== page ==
- Me: <lifting her out of the cart> Fine.
- EM: Dad? I should pee, too.
This happens every time! Every. Single. Time. Same as if I walk past the bathroom without asking if someone needs to use it. Invariably, within three minutes, one of them will say, I have to pee. Often, once we’re in the bathroom, they’ll say, I guess I don’t have to go. And then I feel my mind slowly melting, turning to goo, beginning to drip out of my ear…
But anyway, we finally made it to the checkout. Mama and Honey Bear (24 months) had long since left the store. HB wasn’t feeling well the previous night and had been up since about six in the morning. She hadn’t fallen asleep – for good – until around midnight. HB was tired and cranky so Mama had taken her back to our minivan. She was more “Honey Badger” than “Honey Bear”, if you catch my drift. That left me and the four older kids, along with our two carts full of groceries. No big deal. I’ve done this before. I’m Super-Dad.
While I was putting our groceries on the conveyor belt, the young woman working the checkout asked me if I wanted to donate a dollar to Some-Charity-I-Didn’t-Catch-The-Name-Of-Because-I-Wasn’t-Paying-Attention. I offhandedly told her “no thanks” and continued loading my stuff onto the belt.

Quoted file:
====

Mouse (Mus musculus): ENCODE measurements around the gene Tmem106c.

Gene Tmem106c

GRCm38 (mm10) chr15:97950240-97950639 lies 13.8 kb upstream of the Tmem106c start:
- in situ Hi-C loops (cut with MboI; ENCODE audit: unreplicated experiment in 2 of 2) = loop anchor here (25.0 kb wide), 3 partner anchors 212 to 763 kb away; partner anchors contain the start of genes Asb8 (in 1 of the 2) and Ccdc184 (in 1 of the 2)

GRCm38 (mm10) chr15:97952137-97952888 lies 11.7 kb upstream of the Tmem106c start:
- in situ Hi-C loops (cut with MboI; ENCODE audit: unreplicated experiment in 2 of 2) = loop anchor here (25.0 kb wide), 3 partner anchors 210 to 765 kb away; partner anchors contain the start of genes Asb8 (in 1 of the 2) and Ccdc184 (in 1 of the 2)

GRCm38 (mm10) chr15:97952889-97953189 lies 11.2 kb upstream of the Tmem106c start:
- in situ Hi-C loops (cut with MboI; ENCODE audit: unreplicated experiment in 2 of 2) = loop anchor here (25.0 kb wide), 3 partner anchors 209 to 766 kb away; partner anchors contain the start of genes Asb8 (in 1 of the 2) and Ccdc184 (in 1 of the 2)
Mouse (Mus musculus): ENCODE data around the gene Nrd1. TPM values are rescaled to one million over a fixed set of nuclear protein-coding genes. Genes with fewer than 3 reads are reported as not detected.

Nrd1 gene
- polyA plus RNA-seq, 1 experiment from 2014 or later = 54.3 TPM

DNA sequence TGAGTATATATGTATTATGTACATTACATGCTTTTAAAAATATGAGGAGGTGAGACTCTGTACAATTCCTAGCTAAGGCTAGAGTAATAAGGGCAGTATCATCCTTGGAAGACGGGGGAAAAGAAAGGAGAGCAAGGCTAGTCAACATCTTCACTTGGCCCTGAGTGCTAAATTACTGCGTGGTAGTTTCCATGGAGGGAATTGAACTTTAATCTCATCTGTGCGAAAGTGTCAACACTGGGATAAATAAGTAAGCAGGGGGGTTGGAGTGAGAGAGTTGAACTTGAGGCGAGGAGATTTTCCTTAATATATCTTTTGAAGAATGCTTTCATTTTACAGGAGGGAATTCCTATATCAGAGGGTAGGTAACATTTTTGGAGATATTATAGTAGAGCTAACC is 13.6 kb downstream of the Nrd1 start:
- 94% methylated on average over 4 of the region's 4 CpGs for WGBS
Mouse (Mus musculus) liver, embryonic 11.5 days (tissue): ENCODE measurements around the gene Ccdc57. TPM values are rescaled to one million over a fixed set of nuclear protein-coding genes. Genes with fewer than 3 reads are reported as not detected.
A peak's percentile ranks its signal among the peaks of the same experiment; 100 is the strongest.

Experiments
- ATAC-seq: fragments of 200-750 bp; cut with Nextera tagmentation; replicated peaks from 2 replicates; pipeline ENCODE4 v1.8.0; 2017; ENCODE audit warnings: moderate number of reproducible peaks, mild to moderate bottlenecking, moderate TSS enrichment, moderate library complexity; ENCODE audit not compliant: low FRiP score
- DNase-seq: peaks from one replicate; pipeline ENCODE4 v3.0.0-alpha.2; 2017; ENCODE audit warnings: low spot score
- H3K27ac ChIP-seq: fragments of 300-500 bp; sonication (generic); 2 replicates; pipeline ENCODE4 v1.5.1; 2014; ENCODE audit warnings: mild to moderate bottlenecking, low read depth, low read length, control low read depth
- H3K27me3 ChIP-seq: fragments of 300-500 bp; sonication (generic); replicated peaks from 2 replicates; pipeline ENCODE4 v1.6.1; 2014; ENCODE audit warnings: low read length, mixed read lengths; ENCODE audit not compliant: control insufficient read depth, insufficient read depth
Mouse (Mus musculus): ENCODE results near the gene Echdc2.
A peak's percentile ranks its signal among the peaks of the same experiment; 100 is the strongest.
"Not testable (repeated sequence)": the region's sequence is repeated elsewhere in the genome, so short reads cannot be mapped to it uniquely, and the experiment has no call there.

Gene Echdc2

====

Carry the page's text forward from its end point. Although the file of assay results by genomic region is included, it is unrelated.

- Rebel Toddler (3): <holding up a Hershey bar> Da? Kin I buy dis?
- Me: You don’t have anymore money, remember? You spent it all.
- Tiny Dancer (6): Daddy?
- RT: Awww… How about dis one? <holds up a Kit-Kat>
- TD: <tugging on my arm> Daddy?
- Me: Wait a sec, TD. RT, you spent all your money, buddy. You don’t have any left.
- RT: <puts the Kit-Kat back> Otay.
- Me: <resumes putting stuff on the belt>
- TD: <insistently> Daddy! A-hem!
- Me: <getting grumpy> What?
- TD: Well… Does that money go to help kids?
- Me: What money?
- TD: The money that lady asked you about.
- Me: Oh. I don’t know. I think so.
- TD: <to the girl working the checkout> Does that money you asked my daddy about go to help kids?
- Checkout Girl: Yes.
- TD: <digging in her purse> Daddy? How much money is this?
- Me: <counting> Thirty-four cents.
- TD: I want to give thirty-four cents to help those kids.
- Me: Are you sure?
- TD: Yes.
I asked the checkout girl if she could take thirty-four cents. She nodded and TD happily handed her the change. Then, TD got to sign her name on some card indicating that she’d donated. She smiled all the way through the parking lot and finally – finally! – we went home.